May and I washed up and changed from our sweaty clothing, and soon Bud arrived. And we launched into reliving a lot of old memories – long exhausting runs (Bud alleged they were always longer than I said they’d be), and updating about people now passed away or whereabouts of common friends, and news about the school district.
I went with Bud to the nearby supermarket for some things, and we met there a fellow handing out newspapers who was newly transplanted from Wayne, PA. We also went into a nearby eatery looking to see if they had wireless internet there, as Bud didn’t at home.
Beth lives in the area and we got to meet her son, Anthony, when his other grandparents brought him over. He’s got quite the twinkle in his eye, enough energy for a battalion, and a clear simmering intelligence behind quickly moving eyes. Before he left, I got a picture of him on the motorcycle to which he took a shining.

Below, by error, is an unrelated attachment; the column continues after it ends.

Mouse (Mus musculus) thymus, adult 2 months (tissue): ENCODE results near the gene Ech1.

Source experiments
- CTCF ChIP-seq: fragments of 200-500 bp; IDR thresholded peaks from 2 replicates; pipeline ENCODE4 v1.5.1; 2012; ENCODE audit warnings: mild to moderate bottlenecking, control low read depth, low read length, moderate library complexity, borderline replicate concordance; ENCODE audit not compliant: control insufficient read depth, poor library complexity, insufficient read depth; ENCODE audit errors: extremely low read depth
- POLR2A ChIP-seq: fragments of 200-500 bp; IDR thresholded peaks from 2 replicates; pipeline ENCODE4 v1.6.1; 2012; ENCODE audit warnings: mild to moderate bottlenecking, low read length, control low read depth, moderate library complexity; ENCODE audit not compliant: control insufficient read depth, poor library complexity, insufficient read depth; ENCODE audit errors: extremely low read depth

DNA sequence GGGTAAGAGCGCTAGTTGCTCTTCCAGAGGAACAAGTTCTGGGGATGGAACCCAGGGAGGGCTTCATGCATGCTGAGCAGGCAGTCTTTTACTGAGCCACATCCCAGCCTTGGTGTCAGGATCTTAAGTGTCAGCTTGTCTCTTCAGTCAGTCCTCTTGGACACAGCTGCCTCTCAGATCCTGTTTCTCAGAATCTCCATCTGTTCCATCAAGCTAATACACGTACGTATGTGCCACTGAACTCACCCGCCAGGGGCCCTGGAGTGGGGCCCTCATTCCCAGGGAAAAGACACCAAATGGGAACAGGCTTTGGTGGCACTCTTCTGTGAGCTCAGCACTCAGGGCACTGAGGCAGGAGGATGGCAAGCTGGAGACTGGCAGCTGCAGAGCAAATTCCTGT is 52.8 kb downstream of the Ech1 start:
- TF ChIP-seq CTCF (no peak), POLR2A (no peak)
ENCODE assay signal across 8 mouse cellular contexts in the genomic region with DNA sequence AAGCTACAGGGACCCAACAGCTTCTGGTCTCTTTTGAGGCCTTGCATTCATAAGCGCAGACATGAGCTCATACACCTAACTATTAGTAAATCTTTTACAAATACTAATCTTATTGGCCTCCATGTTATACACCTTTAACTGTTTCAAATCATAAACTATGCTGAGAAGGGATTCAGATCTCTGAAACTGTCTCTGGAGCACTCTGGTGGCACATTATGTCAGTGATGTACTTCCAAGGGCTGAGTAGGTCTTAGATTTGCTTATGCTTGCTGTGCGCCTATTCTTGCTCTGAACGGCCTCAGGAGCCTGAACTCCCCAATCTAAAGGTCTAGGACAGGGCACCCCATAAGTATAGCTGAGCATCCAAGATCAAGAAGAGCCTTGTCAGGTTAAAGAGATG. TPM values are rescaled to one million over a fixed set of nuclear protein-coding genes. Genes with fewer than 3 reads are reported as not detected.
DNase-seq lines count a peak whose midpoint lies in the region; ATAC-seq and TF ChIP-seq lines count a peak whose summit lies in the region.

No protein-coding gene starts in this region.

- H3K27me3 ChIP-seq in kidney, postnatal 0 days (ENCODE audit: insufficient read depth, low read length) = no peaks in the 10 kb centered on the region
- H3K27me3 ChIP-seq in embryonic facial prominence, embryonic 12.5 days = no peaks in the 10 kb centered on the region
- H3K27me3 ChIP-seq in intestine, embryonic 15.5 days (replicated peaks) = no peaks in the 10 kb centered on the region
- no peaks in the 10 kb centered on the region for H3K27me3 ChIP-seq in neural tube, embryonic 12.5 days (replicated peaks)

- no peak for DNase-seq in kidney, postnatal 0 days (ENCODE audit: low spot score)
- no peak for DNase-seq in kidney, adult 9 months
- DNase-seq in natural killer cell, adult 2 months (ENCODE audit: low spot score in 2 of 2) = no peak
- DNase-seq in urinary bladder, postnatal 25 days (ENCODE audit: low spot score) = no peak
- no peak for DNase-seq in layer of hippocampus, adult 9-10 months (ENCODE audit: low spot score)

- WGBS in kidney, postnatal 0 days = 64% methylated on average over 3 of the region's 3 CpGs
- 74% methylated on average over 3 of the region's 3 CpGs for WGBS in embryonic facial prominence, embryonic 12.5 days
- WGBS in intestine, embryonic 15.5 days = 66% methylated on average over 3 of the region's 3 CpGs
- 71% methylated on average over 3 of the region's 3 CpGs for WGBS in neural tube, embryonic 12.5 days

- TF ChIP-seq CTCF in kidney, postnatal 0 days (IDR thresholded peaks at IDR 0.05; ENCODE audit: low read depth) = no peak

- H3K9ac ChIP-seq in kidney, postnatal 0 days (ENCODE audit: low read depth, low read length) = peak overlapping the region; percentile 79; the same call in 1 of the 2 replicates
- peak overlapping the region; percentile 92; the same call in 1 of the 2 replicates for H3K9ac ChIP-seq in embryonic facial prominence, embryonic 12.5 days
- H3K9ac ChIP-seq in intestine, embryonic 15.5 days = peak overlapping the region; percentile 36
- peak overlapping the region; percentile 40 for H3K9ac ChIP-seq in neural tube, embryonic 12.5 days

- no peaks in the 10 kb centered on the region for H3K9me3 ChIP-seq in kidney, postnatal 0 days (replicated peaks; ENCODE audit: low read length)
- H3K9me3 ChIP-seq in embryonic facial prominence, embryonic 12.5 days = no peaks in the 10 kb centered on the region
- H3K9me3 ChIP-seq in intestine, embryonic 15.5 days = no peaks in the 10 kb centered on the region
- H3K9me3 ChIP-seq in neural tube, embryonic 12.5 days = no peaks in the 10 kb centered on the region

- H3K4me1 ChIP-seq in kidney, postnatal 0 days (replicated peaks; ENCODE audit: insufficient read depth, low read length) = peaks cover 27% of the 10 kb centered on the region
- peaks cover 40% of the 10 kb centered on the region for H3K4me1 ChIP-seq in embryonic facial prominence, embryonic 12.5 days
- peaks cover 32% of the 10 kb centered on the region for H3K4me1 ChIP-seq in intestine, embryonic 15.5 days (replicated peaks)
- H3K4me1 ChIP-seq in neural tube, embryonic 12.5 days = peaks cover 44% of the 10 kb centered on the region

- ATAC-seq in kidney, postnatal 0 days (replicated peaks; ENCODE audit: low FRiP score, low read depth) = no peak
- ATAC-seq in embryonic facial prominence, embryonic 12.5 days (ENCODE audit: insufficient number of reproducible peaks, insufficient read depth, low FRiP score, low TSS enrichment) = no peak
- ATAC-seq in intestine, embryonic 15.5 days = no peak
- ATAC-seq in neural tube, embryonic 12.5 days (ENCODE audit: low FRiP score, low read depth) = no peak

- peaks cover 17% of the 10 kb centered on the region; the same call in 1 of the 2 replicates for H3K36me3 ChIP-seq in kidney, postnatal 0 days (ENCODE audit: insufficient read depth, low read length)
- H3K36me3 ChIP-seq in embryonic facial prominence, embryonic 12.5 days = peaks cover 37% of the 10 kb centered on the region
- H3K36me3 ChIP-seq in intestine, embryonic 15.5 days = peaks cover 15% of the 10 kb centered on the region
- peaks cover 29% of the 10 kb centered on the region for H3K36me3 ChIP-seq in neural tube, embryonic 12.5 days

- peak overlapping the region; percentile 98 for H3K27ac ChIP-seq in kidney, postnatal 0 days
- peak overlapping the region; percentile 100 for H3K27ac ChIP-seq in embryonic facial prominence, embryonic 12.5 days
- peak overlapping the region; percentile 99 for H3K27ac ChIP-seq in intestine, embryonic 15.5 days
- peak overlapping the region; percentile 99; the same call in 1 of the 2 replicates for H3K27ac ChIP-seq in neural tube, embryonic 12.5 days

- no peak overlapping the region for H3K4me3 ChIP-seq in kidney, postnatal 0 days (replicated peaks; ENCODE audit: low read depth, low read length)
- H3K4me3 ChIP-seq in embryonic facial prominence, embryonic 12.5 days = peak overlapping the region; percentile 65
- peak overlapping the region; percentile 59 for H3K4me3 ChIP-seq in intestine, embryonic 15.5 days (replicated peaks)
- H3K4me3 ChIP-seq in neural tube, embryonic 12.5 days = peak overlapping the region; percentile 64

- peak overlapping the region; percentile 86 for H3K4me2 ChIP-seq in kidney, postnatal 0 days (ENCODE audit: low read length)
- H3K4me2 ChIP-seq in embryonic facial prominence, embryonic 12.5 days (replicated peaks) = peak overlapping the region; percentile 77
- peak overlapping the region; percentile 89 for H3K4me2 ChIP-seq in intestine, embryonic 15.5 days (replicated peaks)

For supper Marlyn made a delicious zucchini pie and a wonderful salad. And then there was Bud’s favorite, white-on-white cake for dessert.
After dinner we were taken on a tour of the community, and got to see the beach area and the marina where we saw the “Rig-a-Tony”. That’s Bud and Marlyn’s pontoon boat cleverly named by Marlyn after their cute-as-a-button grandchild.
It was getting dark by the time Beth called on the cell phone and we headed right back to the house. It was good seeing her again and updating my view of her – which was still as an 8-year-old in my classroom. Now she was very pregnant 30’s-something. But she still had that warming smile about her. It was good reminiscing a bit and then hearing her husband, a new principal, talk excitedly about his first assignment as school here was just beginning. They left around 9:30ish.